12-16-2017  1:12 am      •     
MLK Breakfast
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Exhibit Explores the Legacy of Portland Bird Watchers

Dedicated bird watchers catapult a conservationist movement ...

Special Call for Stories about the Spanish Flu

Genealogical Forum of Oregon seeks stories from the public about one of history's most lethal outbreaks ...

Joint Office of Homeless Services Announces Severe Weather Strategy

Those seeking shelter should call 211 or visit 211.org. Neighbors needed to volunteer, donate cold-weather apparel ...

Q&A with Facebook's Global Director of Diversity Maxine Williams

A conversation on diversity and the tech industry ...

City Announces Laura John as Tribal Liason

Laura John brings an extensive background in tribal advocacy and community engagement to the city of Portland ...



Don’t Delay, Sign-up for Affordable Healthcare Today

The deadline to enroll or modify healthcare coverage under the Affordable Care Act is December 15. ...

The Skanner Editorial: Alabama Voters Must Reject Moore

Allegations of predatory behavior are troubling – and so is his resume ...

Payday Lenders Continue Attack on Consumer Protections

Charlene Crowell of the Center for Responsible Lending writes that two bills that favor predatory lenders has received bipartisan...

Hundreds Rallied for Meek Mill, but What About the Rest?

Lynette Monroe, a guest columnist for the NNPA Newswire, talks about Meek Mill, the shady judge that locked him up and mass...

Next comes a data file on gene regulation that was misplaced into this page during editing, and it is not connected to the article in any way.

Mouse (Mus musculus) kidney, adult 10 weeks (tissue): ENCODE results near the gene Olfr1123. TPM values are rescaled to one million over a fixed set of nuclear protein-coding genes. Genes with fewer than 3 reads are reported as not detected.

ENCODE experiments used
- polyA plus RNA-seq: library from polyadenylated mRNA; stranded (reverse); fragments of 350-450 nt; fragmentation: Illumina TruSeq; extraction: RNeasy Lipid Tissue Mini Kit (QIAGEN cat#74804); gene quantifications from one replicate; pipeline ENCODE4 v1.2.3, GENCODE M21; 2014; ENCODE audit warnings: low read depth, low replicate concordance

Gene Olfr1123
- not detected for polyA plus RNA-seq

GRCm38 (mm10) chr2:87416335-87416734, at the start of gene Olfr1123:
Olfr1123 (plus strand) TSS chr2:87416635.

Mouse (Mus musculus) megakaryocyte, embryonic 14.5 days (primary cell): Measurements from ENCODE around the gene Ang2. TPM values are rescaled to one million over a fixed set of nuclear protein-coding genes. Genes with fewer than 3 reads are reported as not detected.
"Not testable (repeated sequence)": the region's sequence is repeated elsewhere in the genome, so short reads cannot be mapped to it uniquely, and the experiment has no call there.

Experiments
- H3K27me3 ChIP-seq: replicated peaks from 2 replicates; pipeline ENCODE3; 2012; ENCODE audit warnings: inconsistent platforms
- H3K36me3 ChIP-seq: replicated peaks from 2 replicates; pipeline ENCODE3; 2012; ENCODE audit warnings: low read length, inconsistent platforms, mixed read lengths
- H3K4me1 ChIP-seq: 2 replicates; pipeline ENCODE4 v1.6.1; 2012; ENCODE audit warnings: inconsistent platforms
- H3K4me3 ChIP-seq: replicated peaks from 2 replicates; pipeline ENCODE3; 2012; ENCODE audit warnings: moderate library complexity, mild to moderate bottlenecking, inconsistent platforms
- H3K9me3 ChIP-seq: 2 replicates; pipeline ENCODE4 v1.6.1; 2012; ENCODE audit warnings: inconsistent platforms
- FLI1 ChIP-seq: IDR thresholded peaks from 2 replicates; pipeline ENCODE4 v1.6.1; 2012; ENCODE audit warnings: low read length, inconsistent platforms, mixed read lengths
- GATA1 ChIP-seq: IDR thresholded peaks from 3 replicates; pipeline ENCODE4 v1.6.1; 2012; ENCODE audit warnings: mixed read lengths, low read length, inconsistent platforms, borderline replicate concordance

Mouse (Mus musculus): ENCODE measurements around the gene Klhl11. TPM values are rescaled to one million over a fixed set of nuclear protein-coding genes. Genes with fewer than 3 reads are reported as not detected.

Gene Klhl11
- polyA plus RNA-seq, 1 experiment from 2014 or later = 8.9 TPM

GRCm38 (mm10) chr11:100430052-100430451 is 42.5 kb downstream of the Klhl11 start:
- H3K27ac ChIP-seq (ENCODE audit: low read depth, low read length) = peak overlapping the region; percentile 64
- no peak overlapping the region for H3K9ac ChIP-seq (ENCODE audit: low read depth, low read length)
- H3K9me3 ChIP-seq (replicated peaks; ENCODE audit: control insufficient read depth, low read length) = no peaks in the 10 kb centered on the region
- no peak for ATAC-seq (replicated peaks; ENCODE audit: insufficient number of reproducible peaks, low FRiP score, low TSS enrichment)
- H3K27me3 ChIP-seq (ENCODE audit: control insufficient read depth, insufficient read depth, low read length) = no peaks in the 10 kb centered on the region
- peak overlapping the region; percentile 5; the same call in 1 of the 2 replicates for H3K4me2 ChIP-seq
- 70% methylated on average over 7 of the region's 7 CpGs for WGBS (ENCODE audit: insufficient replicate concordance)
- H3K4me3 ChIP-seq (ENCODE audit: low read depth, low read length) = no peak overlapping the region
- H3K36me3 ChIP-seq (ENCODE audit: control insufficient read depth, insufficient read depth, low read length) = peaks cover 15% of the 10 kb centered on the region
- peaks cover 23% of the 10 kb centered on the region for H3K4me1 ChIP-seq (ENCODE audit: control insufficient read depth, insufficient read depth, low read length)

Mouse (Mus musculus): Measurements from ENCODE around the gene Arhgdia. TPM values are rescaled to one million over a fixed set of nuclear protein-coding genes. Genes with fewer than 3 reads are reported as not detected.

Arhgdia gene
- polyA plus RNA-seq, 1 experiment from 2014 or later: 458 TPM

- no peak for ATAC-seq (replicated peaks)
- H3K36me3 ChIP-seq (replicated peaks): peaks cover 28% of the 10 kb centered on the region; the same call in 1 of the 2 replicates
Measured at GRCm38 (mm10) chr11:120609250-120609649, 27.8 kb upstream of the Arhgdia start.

By The Skanner News

Washington state says it has saved or created more than 30,000 jobs since the Recovery Act was signed into law by the president in February, according to preliminary data released today by the state Office of Financial Management.
"Since early this year, states have been putting residents to work to rebuild their communities and their lives," Gregoire said. "More than 30,000 Washingtonians have jobs, thanks to this landmark legislation. These individuals are able to buy groceries from local businesses and put food on the table for their families, a key to getting our sluggish economy moving again."
Gregoire says in addition to providing relief through immediate reductions in payroll taxes, one-time payments to Social Security recipients and emergency unemployment compensation, the Recovery Act also has provided funding for projects that create or retain jobs. For example, Washington state agencies are estimated to receive $4.2 billion in federal grants. So far, state agencies have been awarded $2 billion, with $565 million already put to use for repaving roads, upgrading wastewater treatment systems and hiring law enforcement officers, among other areas.
Another nearly $2 billion has come into the state to clean up the Hanford Nuclear Reservation, which has generated an additional 2,900 jobs as of Sept. 30, 2009.
These preliminary figures are based on data that will be released by the federal government Oct. 30 on www.recovery.gov . Providing this information is part of the unprecedented transparency and accountability requirements included in the Recovery Act.

Oregon Lottery
Health Effects of Smoking

MLK breakfast 2018 300x100

Photo Gallery

Photos and slide shows of local events

Family Care Health